The balmy April air seems warmer as sonic webs of reggae and island music weave their way throughout the Martin County Fairgrounds. Backed by a laid-back symphony of live steel drums and vocals, visitors to the third-annual fete wend through merchant stalls and scope out displays of marine-themed art and new and used fishing or boating equipment, including rods, kayaks, and lures flavored like medium-rare worms. A public boat auction draws bids on new and used watercrafts, while an antique boat show recalls seafaring days of yesteryear. A host of sage boating and fishing gurus helm workshops and seminars throughout the festival, waterlogging attendees’ neurons with nautical topics. To prevent growling stomachs from interrupting precious boat-gazing time, festival chefs whip up toothsome seafood to remind eaters of their love for the sea and quests to eat every inch of it.
Sculpted on a 28-acre estuary between the Intracoastal Waterway and the Atlantic Ocean, Jupiter Dunes Golf Club presents a short par 3 course that features prominent water hazards that come into play on 12 holes. Coastal trade winds routinely knock approach shots off course on their way onto small paspalum greens, a challenge only mitigated by careful shot selection or digging wind-free fairway tunnels. Even with these obstacles, the course's truncated length lets beginners make an enjoyable foray into the game, and more experienced players can work on short game acumen.
Jupiter Dunes’ resident golf pro Jeff Leishman strives to make golf a pleasant pursuit for all players, including juniors. Jeff creates an instructional regimen that best fits each player, helping adults to lower their handicaps during lessons and showing juniors how to make a golf-cart booby trap at summer camps for kids aged 6–14.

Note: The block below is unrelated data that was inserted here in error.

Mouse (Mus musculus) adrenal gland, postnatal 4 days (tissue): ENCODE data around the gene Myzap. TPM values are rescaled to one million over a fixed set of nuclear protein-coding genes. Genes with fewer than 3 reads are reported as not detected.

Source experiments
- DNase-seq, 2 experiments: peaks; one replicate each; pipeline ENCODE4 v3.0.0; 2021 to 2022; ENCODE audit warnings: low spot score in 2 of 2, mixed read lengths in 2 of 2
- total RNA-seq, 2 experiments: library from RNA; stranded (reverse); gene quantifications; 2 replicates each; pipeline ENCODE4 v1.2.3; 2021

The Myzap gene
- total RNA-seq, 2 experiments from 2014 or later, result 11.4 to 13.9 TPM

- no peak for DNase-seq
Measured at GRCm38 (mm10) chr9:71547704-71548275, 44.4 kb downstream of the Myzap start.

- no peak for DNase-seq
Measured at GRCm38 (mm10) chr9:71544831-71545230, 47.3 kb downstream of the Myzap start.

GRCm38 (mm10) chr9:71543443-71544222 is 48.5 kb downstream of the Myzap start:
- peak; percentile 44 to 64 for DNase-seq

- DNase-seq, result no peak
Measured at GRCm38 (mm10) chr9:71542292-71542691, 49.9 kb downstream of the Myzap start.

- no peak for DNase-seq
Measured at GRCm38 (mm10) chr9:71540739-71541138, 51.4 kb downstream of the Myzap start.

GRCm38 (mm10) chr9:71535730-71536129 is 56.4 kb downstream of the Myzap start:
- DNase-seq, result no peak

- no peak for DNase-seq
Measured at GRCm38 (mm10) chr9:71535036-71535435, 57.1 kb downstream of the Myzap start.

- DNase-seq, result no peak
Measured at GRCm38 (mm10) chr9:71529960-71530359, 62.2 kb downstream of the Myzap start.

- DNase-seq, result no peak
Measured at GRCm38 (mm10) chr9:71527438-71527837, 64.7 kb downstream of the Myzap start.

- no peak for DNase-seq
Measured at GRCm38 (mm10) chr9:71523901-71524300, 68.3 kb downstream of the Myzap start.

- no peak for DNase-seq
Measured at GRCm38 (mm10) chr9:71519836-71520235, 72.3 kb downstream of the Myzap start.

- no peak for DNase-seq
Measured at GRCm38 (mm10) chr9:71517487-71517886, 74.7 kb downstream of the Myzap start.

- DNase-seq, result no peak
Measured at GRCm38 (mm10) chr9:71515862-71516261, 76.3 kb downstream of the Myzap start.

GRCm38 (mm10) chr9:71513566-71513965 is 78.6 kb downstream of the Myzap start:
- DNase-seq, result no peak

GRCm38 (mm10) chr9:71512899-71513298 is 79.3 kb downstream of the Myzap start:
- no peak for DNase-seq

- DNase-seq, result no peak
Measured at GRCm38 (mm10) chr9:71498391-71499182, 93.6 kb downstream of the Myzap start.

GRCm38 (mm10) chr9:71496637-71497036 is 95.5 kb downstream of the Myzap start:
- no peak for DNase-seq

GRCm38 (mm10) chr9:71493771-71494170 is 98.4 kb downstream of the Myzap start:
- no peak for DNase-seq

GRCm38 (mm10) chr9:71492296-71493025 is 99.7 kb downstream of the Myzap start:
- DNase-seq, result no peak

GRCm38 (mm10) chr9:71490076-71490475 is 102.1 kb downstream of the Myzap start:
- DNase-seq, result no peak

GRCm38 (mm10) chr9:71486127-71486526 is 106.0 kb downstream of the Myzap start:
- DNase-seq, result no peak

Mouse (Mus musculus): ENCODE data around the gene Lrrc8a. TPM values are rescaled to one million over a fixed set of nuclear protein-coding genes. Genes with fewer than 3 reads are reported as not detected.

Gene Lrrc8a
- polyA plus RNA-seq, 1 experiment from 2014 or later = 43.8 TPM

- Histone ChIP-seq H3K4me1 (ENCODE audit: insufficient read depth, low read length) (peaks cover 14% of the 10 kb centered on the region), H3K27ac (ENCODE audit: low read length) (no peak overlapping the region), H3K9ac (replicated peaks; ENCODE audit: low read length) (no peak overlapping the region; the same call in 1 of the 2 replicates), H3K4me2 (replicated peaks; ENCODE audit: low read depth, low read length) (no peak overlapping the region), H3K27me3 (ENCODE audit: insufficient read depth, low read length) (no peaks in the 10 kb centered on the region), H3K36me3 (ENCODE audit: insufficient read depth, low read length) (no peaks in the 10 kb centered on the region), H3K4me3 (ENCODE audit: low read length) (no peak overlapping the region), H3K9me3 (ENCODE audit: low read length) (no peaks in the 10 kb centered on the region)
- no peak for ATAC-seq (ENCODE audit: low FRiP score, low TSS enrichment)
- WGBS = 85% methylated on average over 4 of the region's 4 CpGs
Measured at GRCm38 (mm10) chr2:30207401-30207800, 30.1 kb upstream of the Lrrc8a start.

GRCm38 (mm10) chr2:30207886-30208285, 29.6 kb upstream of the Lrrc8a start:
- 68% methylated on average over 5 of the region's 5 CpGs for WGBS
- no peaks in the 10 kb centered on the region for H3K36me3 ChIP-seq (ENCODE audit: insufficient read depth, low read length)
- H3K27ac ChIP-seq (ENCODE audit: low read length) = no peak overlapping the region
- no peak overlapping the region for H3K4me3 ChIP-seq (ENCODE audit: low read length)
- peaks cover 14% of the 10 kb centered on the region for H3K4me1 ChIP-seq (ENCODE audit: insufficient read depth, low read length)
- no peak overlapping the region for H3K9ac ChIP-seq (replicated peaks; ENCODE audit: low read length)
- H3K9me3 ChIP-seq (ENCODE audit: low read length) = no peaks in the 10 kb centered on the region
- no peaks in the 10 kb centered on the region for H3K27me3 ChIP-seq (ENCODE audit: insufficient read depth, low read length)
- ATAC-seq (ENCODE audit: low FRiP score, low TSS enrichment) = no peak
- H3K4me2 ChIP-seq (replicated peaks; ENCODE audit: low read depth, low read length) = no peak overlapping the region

The 18 holes of Palm Beach Gardens Golf Course slither through the natural marshes and wetlands of the Loxahatchee Nature Preserve, testing golfers' mettle with frequent changes in fairway direction and lots of water. Players scoot about the Roy Case-designed layout aboard golf carts equipped with GPS systems, which help them ascertain exact distances to greens and around sunbathing caddies. The fairway of the par 5 ninth hole -- dubbed "Mucho Agua" -- lies on an isthmus between two large bodies of water, leaving little room for error as players try to reach the green in two. The fairway of the 13th hole, also a par 5, doglegs twice into a unique Z shape, earning it the name of "Zorro's Revenge." Before players may turn in for the day, they must deal with two shots over water on the last hole, named "Swamp Thing" for its proximity to marshland and proclivity for early '80s horror movies.
Akin to the Batmen of the sea, the divemasters and instructors at The Scuba Club lead underwater adventures from their multi-level seaside mansion, using only the very best toys. After outfitting customers with gear from their Scubapro Platinum Dealer shop, they cart passengers to the many dive-ready sites a mere 20-minute journey away aboard their U.S. Coast Guard-certified boat. Beneath the waves, divers encounter turtles, eels, sharks, and rays in an aquatic parade of regular reef creatures and Atlantic water visitors.
From the New Riviera Beach Marina, Blue Water Powerboat Rentals looks out on three prime boating destinations: Peanut Island, Palm Beach Island and Singer Island. The rental shop also nestles near Lake Worth Inlet, a Gulf Stream-proximate locale ideal for fishing and drift diving.
Renters can jet towards these sites, or simply explore the intracoastal waterways, in whatever vehicle they deem the chosen one from the company’s fleet of Yamaha Waverunners, kayaks, and pontoon boats. The selection also encompasses CraigCats, lightweight motorized catamarans, whose twin bucket seats are ideal for two passengers. For those apprehensive about taking the wheel, the shop’s captains can show the areas most idyllic underwater and above-water sights on boating and snorkeling tours.
Sailors navigate the glittering waters of Palm Beach in one of The Boat Fleet's many vessels, which include center consoles, walkarounds, deck boats, cabin cruisers, and bowriders. Seafaring parties may adventure to nearby Peanut Island, cruise up and down the coast to spot sprawling waterfront mansions, or relax while floating in their private patches of ocean. The 21- to 33-foot boats include rigs equipped for fishing trips—including stainless-steel rod holders, game-spotting GPS, and lures that look like Bugs Bunny in a wig—and all ships stow Coast Guard safety gear and lifeboats aboard.